Here's a Plan: Drug-Test the Rich

Those in need of financial assistance often have to prove that they are drug-free prior to receive government social welfare benefits. Why should tax breaks for the wealthiest in America be any different?

That's the question behind a bill from Wisconsin's U.S. Rep. Gwen Moore (D-Milwaukee). Her Top 1 Percent Accountability Act of 2016 would require drug testing of anyone who claims more than $150,000 in itemized income tax deductions.

Clean drug tests would need to be submitted to the Internal Revenue Service prior to taking the large itemized deduction. Otherwise, filers would need to use the standard deduction — only $6,300 in 2015 for an individual filing as single.

In other words, Moore is going after top income earners, but not without reason. She hopes to highlight the bias that exists against those in poverty, whom it is often assumed are at fault for their own situation for many reasons, including drug addiction.

"As I’ve said time and time again, the notion that those battling poverty are somehow more susceptible to substance abuse is as absurd as it is offensive," said Moore in a statement Thursday. "If anything, our nation’s opioid crisis continues to underscore how substance addiction knows no social, racial, or economic distinctions."

Moore got the idea for the bill after House Speaker Paul Ryan (R-Kenosha) introduced an anti-poverty plan at an addiction rehab facility in Washington. Moore and Ryan, who is also from Wisconsin, are said to be friends, but Moore felt that his choice of location for the announcement was in poor taste, perpetuating a narrative about drug abuse and poverty that "needs to be squashed right away."

The issue is as personal to Moore as it is political. She said that she was once a welfare recipient herself:

"[It] deeply offends me that there is such a deep stigma surrounding those who depend on government benefits, especially as a former welfare recipient. ... These laws serve only one purpose: stoking the most extreme sentiments and misguided notions of the conservative movement."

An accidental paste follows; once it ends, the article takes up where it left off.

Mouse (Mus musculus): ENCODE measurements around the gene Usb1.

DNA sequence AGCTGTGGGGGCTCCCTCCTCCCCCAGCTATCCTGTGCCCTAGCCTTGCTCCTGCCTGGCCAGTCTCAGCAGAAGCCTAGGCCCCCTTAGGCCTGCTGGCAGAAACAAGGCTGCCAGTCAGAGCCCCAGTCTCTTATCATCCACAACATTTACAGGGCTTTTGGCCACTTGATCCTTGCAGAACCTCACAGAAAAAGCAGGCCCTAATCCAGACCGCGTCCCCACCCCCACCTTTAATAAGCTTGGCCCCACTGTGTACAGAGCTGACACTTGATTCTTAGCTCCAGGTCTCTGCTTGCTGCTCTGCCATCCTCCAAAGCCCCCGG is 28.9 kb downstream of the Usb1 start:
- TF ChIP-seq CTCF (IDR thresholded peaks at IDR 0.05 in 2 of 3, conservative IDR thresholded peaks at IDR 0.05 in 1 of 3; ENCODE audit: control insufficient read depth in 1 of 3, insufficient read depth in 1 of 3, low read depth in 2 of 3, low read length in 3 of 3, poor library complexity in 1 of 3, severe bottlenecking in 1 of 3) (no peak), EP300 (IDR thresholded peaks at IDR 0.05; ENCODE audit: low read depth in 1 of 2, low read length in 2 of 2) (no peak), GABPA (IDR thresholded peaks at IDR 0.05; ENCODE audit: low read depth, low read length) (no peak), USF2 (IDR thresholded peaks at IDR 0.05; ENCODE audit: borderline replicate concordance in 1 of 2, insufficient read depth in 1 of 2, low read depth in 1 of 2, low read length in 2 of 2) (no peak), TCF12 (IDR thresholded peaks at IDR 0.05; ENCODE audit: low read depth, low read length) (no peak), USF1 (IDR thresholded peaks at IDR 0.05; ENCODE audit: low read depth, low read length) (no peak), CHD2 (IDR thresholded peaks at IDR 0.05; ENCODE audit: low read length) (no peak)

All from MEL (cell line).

It's not common to think of tax write-offs and federal subsidies for wealthy Americans as government aid, which is why Moore draws the connection. She suggested that there is little difference between writing off mortgage interest or the purchase of a luxury yacht (and receiving a tax break that results in a refund check) and the support that is provided to vulnerable individuals and families through welfare. In both cases, the government is helping out citizens with their living expenses.

"It’s equivalent to the government sending you a check," said Chuck Marr of the Center for Budget and Policy Priorities in an interview with The Atlantic. "The mortgage-interest deduction is essentially the government paying a share of a person’s mortgage."

The U.S. government pays more for mortgage interest and other real-estate-related tax deductions than it does for welfare. A lot more.

The government spent $98 billion on mortgage and real estate deductions in 2013, according to the Corporation for Enterprise Development, an organization that assists low- and moderate-income people to build wealth. The amount spent on Temporary Aid to Needy Families, or welfare, in 2013? Only $17 billion.

Moore's bill is unlikely to become law, but it does raise questions about the way that poverty is characterized in America — and whether wealthy Americans really should be treated any differently from the poorest among us.

Editor's Note: This piece added attribution to the Atlantic for the quote from Chuck Marr.